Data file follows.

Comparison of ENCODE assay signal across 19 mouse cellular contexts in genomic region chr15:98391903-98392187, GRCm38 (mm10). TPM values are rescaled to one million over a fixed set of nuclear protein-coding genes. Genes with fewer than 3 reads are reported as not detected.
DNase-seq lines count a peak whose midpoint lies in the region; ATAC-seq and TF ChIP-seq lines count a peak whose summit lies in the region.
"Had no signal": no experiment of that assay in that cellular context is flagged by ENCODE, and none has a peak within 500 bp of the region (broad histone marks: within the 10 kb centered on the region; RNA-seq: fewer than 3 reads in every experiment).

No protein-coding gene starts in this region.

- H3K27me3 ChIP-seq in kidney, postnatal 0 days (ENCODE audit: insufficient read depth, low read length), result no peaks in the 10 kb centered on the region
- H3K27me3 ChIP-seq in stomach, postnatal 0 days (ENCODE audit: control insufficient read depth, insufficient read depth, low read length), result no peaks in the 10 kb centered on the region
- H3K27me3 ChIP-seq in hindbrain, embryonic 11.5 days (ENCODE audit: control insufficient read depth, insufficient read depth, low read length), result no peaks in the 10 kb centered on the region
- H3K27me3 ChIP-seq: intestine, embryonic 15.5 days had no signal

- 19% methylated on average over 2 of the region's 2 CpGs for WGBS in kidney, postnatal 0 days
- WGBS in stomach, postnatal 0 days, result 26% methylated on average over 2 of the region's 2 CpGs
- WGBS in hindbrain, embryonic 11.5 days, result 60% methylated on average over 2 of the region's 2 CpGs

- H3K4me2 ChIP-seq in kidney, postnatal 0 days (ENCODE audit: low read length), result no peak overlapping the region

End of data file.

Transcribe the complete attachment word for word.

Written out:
Comparison of ENCODE assay signal across 19 mouse cellular contexts in genomic region chr15:98391903-98392187, GRCm38 (mm10). TPM values are rescaled to one million over a fixed set of nuclear protein-coding genes. Genes with fewer than 3 reads are reported as not detected.
DNase-seq lines count a peak whose midpoint lies in the region; ATAC-seq and TF ChIP-seq lines count a peak whose summit lies in the region.
"Had no signal": no experiment of that assay in that cellular context is flagged by ENCODE, and none has a peak within 500 bp of the region (broad histone marks: within the 10 kb centered on the region; RNA-seq: fewer than 3 reads in every experiment).

No protein-coding gene starts in this region.

- H3K27me3 ChIP-seq in kidney, postnatal 0 days (ENCODE audit: insufficient read depth, low read length), result no peaks in the 10 kb centered on the region
- H3K27me3 ChIP-seq in stomach, postnatal 0 days (ENCODE audit: control insufficient read depth, insufficient read depth, low read length), result no peaks in the 10 kb centered on the region
- H3K27me3 ChIP-seq in hindbrain, embryonic 11.5 days (ENCODE audit: control insufficient read depth, insufficient read depth, low read length), result no peaks in the 10 kb centered on the region
- H3K27me3 ChIP-seq: intestine, embryonic 15.5 days had no signal

- 19% methylated on average over 2 of the region's 2 CpGs for WGBS in kidney, postnatal 0 days
- WGBS in stomach, postnatal 0 days, result 26% methylated on average over 2 of the region's 2 CpGs
- WGBS in hindbrain, embryonic 11.5 days, result 60% methylated on average over 2 of the region's 2 CpGs

- H3K4me2 ChIP-seq in kidney, postnatal 0 days (ENCODE audit: low read length), result no peak overlapping the region